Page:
He was also of the opinion that other states should be consulted in this matter and that the final decision must reflect this consultation.

Navin Chandra Bajpai, Deputy Chairman of the UP State Planning Commission, was also present in the inaugural meeting of the governing council. He has also served as the Chief Secretary of the Uttar Pradesh government. He is considered close to the Samajwadi Party supremo Mulayam Singh Yadav. Bajpai is said to have prepared the suggestions that were later proposed by the Chief Minister.

Allotment of funds on the basis of the backwardness of a state and its poverty level were the mainstays of these suggestions. It was pretty evident then that if these criteria would be followed, Uttar Pradesh’s share in the fund would see a marked jump. This also included a demand for an increase in the electricity supply from the Centre’s quota. Other suggestions included making the strict guidelines for the central government funded projects a tad more flexible. It was opined that because of stringent guidelines laid down by the Central Government in the implementation of certain projects, only a few of the states ultimately reaped the benefits. Making the norms flexible or less stringent would bring other states too in the benefit ambit. Yadav also advocated the continuity of Five Year Plans, adding that states must be taken into confidence before the allotment for the next five years was made. It was also suggested that changes made in the program every now and then only make it cumbersome.

It is now evident that none of these suggestions were implemented in spite of a clear proposal. Yadav is of the opinion that Prime Minister Modi failed to take Uttar Pradesh’s interests in consideration. If that was not enough, the Centre discontinued all the projects that could not meet strict guidelines; while in some other Centre sponsored projects, the state’s share of funding was further increased, putting additional burden on the state’s exchequer.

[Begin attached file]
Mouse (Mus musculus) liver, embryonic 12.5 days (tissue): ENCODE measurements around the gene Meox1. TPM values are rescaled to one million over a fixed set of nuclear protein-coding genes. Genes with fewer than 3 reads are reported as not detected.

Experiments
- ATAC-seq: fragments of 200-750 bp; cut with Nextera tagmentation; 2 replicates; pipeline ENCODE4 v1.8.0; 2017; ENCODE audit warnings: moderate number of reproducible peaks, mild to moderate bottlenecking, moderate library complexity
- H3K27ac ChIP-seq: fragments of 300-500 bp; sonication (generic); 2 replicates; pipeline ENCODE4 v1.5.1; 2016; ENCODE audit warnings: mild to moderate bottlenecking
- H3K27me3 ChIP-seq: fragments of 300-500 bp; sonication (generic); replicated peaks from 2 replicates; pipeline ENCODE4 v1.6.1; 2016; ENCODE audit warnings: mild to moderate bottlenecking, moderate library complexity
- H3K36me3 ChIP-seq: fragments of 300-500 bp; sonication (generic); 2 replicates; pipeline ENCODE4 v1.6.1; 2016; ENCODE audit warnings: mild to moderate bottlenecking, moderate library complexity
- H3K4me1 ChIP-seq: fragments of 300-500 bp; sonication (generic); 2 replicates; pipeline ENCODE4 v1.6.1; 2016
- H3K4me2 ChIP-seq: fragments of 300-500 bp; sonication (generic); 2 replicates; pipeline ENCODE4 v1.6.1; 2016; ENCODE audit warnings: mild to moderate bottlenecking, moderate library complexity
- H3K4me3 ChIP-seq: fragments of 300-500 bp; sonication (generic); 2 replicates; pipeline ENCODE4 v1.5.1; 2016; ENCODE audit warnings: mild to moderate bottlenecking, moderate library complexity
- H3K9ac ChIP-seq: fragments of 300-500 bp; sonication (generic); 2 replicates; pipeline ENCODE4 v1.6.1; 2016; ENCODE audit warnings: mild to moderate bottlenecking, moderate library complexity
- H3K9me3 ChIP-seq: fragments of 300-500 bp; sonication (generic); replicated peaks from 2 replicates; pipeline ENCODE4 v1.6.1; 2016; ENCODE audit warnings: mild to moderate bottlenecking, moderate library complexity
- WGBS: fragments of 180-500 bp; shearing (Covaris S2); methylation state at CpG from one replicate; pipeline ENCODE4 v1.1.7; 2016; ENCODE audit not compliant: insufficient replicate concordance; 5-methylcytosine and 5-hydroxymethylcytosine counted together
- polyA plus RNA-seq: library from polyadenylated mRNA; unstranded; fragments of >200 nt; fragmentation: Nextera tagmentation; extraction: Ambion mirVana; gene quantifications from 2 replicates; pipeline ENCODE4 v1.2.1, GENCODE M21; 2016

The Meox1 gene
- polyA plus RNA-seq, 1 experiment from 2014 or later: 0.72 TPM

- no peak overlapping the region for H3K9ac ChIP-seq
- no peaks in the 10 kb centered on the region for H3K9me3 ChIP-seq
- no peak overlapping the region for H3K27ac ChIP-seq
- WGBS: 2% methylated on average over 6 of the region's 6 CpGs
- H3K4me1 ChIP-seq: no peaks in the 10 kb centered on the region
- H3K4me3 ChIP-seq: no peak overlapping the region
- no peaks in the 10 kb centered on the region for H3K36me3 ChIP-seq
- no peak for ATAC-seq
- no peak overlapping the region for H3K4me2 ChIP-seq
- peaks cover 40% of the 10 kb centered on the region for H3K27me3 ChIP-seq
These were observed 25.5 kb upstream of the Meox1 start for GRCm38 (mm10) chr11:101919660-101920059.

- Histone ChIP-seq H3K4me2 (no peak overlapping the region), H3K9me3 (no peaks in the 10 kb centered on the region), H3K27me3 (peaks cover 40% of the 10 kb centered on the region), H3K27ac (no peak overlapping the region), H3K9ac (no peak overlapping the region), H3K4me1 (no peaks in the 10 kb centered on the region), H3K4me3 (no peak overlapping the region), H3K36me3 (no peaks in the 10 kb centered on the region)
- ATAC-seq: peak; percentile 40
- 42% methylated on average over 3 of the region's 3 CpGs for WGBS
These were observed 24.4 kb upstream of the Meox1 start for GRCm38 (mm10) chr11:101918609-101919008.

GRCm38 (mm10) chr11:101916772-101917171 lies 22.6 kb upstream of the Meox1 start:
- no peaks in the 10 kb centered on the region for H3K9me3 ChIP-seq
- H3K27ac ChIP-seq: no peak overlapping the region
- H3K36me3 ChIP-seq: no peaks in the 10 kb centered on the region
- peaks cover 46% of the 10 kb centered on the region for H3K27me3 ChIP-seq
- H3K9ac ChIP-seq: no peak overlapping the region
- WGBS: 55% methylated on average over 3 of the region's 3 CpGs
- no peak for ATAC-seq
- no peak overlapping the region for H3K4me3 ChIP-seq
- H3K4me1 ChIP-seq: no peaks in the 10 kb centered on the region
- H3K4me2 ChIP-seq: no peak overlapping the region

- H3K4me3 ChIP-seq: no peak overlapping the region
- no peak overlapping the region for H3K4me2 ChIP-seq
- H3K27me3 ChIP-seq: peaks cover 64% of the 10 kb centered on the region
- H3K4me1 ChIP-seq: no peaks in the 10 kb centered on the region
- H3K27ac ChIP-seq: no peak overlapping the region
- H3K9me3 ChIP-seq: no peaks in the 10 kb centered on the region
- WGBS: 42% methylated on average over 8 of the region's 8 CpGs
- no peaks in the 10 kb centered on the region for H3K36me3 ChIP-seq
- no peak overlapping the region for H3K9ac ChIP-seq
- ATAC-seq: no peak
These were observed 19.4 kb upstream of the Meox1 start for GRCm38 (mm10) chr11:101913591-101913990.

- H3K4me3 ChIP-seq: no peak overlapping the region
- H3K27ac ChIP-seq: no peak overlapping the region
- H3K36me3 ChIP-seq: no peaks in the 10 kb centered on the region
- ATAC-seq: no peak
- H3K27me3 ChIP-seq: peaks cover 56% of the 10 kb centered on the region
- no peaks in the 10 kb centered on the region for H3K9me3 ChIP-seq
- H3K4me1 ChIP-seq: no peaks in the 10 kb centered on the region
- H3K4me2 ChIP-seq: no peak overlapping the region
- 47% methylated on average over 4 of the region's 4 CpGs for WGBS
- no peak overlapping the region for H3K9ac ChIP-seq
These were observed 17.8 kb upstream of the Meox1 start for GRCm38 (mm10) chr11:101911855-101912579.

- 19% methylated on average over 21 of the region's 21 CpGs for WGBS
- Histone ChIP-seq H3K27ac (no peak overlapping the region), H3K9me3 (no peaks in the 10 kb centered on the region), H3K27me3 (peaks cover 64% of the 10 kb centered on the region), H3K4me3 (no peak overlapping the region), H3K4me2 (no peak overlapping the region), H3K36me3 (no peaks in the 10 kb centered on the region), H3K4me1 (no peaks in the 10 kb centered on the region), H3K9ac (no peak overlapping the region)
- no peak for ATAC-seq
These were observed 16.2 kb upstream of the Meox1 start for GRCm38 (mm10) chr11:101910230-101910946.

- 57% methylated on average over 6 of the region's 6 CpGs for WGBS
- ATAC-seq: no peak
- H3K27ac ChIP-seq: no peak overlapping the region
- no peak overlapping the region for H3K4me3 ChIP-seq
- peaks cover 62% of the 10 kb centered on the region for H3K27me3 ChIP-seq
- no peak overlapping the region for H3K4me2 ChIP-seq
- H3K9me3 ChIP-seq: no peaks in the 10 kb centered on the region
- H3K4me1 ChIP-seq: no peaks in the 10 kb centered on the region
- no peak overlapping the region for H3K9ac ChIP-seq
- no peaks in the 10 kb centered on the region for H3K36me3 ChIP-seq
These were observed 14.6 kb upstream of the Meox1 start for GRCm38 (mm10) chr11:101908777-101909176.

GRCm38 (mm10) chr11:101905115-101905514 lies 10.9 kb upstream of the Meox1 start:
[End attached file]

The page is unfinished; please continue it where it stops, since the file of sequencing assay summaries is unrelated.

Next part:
Talking to TSI, Professor Arvind Mohan of Lucknow University said, “Uttar Pradesh has suffered significantly from this decision by the Central Government. Niti Aayog was supposed to keep the states’ interests in consideration. Evidently, this has not been followed. The Chief Minister’s assessment of loss figure of Rs 9000 crores is professionally calculated. Niti Aayog can still salvage its image if it finds a way to compensate this loss.”

The issue of perceived or real loss of Rs 9000 Crores has started to find traction in the state's politics. Akhilesh Yadav himself has been seen quoting this in his public meetings. The cautious approach of the past of not taking the Central government head on, has evidently been shelved.

Yadav also never forgets to mention that while Uttar Pradesh has given the most number of Members of Parliament to BJP, the latter has gone on to refuse the state its honest share.

Explaining how they reached this figure, spokesperson Chaudhary says, “The Central Government changed the formula that was used to decide the quantum of the allotted fund. This was done without taking state governments into confidence. This has spiked the amount of money that states need to shell out now."

Officers from state planning commission also maintain that according to the recommendations of the 14th Financial Commission, the state’s devolution has been increased from the previous 32 percent to the current 42 percent. But the weightage given to forest cover has adversely affected Uttar Pradesh’s calculation. The total loss, ergo, is to the tune of Rs. 9000 crores. The gloves are definitely off. The issue will be at the forefront in the next elections.

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Issue Dated: Feb 5, 2017